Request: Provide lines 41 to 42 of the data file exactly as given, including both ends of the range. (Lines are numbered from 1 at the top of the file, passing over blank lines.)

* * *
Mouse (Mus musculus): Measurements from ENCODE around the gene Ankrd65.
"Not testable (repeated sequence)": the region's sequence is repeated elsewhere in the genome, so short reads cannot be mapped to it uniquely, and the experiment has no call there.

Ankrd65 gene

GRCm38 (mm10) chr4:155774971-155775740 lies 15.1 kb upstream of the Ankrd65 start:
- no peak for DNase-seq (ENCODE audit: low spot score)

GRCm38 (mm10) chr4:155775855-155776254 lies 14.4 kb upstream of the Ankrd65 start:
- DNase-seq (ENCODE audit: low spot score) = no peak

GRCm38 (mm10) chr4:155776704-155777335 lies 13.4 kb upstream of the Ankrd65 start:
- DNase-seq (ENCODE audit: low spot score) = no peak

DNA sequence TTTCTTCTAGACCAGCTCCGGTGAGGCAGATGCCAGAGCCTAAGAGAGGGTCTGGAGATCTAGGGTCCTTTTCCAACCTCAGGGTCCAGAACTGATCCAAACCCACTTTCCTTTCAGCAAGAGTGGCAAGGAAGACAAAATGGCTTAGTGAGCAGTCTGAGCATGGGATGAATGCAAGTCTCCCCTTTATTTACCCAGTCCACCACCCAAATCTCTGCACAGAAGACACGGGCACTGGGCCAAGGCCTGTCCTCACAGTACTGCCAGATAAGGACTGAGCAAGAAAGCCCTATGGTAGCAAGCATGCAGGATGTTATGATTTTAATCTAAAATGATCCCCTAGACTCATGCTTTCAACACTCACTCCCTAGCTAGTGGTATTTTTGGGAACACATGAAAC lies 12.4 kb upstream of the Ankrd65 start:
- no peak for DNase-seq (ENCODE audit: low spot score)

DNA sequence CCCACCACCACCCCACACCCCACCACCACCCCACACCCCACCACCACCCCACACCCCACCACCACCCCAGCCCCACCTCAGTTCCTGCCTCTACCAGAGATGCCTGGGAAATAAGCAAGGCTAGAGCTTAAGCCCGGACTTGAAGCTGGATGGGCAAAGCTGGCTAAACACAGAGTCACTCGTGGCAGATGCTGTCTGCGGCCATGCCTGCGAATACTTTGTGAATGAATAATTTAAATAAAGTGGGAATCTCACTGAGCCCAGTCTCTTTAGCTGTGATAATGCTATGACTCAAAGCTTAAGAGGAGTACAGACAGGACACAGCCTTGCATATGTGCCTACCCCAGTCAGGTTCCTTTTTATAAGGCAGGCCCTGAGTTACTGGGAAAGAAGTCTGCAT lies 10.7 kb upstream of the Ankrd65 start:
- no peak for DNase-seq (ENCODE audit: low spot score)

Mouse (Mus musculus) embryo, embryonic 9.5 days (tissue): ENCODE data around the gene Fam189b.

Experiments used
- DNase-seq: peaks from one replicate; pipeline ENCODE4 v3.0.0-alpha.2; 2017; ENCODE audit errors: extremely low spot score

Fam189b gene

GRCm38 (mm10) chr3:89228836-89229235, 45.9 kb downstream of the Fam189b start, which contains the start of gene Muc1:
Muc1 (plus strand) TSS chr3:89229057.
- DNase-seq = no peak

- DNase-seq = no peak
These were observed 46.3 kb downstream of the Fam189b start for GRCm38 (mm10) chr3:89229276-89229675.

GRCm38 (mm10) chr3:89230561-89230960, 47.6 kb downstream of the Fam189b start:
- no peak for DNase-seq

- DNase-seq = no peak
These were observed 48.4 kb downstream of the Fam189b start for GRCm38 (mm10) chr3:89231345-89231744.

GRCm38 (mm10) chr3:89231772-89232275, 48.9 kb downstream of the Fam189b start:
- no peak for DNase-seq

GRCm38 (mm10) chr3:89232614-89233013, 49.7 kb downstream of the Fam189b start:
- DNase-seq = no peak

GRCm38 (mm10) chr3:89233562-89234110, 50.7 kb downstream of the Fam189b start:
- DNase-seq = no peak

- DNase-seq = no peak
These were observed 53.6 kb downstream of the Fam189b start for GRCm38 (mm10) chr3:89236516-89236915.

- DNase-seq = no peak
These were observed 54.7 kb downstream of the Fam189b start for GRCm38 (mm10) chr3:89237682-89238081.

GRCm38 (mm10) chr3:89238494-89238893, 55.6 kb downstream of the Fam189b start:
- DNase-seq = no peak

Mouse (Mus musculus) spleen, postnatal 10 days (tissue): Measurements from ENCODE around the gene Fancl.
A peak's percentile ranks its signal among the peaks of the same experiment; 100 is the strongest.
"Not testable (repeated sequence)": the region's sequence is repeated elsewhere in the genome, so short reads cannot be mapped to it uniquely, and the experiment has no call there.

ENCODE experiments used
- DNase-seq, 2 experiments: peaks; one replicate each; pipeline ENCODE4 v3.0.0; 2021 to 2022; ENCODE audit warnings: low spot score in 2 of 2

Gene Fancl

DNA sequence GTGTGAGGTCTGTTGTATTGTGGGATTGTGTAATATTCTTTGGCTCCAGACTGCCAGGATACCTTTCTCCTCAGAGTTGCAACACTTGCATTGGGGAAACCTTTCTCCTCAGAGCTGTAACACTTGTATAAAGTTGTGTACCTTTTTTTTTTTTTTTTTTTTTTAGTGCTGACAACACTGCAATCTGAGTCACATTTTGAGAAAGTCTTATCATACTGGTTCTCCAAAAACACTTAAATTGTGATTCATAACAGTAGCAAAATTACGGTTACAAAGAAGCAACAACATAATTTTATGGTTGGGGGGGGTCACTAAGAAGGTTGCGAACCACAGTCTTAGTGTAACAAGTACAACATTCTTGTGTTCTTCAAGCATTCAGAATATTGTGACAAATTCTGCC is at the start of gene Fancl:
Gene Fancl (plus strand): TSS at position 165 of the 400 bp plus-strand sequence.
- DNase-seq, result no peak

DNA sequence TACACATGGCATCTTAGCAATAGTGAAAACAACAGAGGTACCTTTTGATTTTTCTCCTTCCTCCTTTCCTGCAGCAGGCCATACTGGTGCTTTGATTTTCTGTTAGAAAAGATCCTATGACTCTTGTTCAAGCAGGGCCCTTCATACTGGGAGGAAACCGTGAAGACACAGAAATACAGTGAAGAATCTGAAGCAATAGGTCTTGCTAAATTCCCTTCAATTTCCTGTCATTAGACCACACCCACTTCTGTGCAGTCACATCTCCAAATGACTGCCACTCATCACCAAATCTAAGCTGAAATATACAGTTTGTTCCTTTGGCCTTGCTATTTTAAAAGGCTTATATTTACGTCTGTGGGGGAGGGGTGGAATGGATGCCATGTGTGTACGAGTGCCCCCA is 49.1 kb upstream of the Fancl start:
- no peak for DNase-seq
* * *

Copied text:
"Not testable (repeated sequence)": the region's sequence is repeated elsewhere in the genome, so short reads cannot be mapped to it uniquely, and the experiment has no call there.

ENCODE experiments used